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Forests 2017, 8(1), 7; doi:10.3390/f8010007

Direct Measurement of Tree Height Provides Different Results on the Assessment of LiDAR Accuracy

1
DISAFA: Dipartimento di Scienze Agrarie, Forestali e Alimentari, University of Torino, Largo Paolo Braccini 2, 10095 Grugliasco (TO), Italy
2
D3A: Department of Agricultural, Food and Environmental Sciences, Marche Polytechnic University, Via Brecce Bianche 10, 60131 Ancona (AN), Italy
3
CFAVS: Consorzio Forestale Alta Val di Susa, Via Pellousiere 6, 10056 Oulx (TO), Italy
4
TESAF: Department of Land, Environment, Agriculture and Forestry, University of Padova, Viale dell’Università 16, 35020 Legnaro (PD), Italy
*
Author to whom correspondence should be addressed.
Academic Editors: Christian Ginzler and Lars T. Waser
Received: 25 October 2016 / Revised: 15 December 2016 / Accepted: 20 December 2016 / Published: 23 December 2016
(This article belongs to the Special Issue Optimizing Forest Inventories with Remote Sensing Techniques)
View Full-Text   |   Download PDF [1803 KB, uploaded 23 December 2016]   |  

Abstract

In this study, airborne laser scanning-based and traditional field-based survey methods for tree heights estimation are assessed by using one hundred felled trees as a reference dataset. Comparisons between remote sensing and field-based methods were applied to four circular permanent plots located in the western Italian Alps and established within the Alpine Space project NewFor. Remote sensing (Airborne Laser Scanning, ALS), traditional field-based (indirect measurement, IND), and direct measurement of felled trees (DIR) methods were compared by using summary statistics, linear regression models, and variation partitioning. Our results show that tree height estimates by Airborne Laser Scanning (ALS) approximated to real heights (DIR) of felled trees. Considering the species separately, Larix decidua was the species that showed the smaller mean absolute difference (0.95 m) between remote sensing (ALS) and direct field (DIR) data, followed by Picea abies and Pinus sylvestris (1.13 m and 1.04 m, respectively). Our results cannot be generalized to ALS surveys with low pulses density (<5/m2) and with view angles far from zero (nadir). We observed that the tree heights estimation by laser scanner is closer to actual tree heights (DIR) than traditional field-based survey, and this was particularly valid for tall trees with conical shape crowns. View Full-Text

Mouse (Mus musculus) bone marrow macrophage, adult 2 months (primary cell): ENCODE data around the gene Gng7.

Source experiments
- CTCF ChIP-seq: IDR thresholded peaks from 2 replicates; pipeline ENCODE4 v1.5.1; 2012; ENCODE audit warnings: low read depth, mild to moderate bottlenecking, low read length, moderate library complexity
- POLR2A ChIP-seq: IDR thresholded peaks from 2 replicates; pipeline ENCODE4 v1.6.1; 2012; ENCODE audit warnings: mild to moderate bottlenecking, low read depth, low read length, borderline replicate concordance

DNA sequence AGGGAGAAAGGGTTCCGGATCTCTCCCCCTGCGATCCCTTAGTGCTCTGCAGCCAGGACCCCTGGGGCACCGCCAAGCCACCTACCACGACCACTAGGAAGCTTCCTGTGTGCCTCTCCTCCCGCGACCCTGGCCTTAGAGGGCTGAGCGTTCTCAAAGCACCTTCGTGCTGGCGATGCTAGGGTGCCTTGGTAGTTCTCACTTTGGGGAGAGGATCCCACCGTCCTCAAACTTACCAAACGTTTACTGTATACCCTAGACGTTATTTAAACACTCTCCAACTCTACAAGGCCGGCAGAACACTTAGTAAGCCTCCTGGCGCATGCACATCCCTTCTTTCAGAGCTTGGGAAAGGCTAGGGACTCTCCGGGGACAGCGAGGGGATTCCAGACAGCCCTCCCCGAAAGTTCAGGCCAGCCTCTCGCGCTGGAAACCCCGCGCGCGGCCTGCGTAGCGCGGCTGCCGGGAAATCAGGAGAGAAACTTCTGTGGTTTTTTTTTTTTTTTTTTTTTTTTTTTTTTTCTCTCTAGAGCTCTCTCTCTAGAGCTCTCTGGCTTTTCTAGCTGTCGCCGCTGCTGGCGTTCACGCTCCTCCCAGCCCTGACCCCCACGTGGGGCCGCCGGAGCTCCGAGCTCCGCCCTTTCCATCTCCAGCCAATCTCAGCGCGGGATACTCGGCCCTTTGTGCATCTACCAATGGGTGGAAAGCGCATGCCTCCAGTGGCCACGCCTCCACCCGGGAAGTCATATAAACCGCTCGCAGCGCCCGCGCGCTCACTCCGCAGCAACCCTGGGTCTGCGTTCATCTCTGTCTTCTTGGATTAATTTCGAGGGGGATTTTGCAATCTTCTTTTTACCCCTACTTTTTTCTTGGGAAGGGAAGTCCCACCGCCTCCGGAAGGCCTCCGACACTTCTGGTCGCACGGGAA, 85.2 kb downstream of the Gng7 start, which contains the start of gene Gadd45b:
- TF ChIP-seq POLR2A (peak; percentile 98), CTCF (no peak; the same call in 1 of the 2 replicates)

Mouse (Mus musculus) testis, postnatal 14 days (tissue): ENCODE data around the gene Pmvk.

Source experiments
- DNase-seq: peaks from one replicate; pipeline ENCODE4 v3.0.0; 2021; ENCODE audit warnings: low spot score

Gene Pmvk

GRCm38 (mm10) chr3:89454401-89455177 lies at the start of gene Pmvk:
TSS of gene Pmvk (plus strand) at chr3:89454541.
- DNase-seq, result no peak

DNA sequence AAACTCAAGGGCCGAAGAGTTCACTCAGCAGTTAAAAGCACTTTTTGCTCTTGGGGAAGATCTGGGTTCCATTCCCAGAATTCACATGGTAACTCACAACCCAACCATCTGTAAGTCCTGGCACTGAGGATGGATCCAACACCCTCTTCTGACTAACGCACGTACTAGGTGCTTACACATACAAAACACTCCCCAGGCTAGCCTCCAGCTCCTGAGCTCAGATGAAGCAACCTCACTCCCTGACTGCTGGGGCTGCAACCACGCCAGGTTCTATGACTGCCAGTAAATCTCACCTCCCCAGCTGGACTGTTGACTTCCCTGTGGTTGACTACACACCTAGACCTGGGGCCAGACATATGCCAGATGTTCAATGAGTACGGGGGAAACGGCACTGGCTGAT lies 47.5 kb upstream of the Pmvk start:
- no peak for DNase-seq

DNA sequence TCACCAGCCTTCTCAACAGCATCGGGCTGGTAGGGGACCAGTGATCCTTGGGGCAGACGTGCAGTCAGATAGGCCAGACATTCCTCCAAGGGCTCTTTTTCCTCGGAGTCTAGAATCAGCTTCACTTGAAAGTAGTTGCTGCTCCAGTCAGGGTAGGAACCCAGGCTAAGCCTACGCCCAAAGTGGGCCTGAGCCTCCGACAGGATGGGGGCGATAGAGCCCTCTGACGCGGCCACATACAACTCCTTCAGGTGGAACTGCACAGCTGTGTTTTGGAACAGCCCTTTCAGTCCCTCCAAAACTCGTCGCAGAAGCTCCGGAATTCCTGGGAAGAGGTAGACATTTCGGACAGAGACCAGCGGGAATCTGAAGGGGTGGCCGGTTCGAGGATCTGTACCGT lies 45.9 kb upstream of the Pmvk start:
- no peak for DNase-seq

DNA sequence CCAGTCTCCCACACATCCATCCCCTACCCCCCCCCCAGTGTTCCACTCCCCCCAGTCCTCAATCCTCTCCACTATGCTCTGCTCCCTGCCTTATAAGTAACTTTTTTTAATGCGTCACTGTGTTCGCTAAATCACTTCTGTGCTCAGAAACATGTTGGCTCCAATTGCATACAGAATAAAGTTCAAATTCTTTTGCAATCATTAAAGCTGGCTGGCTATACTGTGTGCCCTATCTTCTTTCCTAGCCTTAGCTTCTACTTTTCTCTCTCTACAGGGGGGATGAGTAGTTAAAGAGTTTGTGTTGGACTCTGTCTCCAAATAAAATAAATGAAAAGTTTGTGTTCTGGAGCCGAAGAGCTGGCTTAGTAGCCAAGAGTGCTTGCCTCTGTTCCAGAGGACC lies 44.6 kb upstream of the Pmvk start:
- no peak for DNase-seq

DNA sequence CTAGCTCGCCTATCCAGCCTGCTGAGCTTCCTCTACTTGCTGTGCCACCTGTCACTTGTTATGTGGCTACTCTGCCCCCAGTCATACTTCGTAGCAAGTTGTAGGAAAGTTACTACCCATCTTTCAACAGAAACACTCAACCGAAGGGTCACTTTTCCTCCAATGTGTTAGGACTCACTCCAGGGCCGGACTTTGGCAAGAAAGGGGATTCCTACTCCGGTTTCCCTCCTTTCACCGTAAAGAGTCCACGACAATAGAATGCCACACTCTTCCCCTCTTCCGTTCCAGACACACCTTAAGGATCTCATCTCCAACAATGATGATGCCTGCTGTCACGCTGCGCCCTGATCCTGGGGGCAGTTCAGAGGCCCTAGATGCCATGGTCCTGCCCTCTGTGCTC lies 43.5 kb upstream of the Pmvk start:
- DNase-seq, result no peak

Keywords: ALS; conifer forest; forest inventory; tree height; felled trees; ground control point ALS; conifer forest; forest inventory; tree height; felled trees; ground control point
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This is an open access article distributed under the Creative Commons Attribution License which permits unrestricted use, distribution, and reproduction in any medium, provided the original work is properly cited. (CC BY 4.0).

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MDPI and ACS Style

Sibona, E.; Vitali, A.; Meloni, F.; Caffo, L.; Dotta, A.; Lingua, E.; Motta, R.; Garbarino, M. Direct Measurement of Tree Height Provides Different Results on the Assessment of LiDAR Accuracy. Forests 2017, 8, 7.

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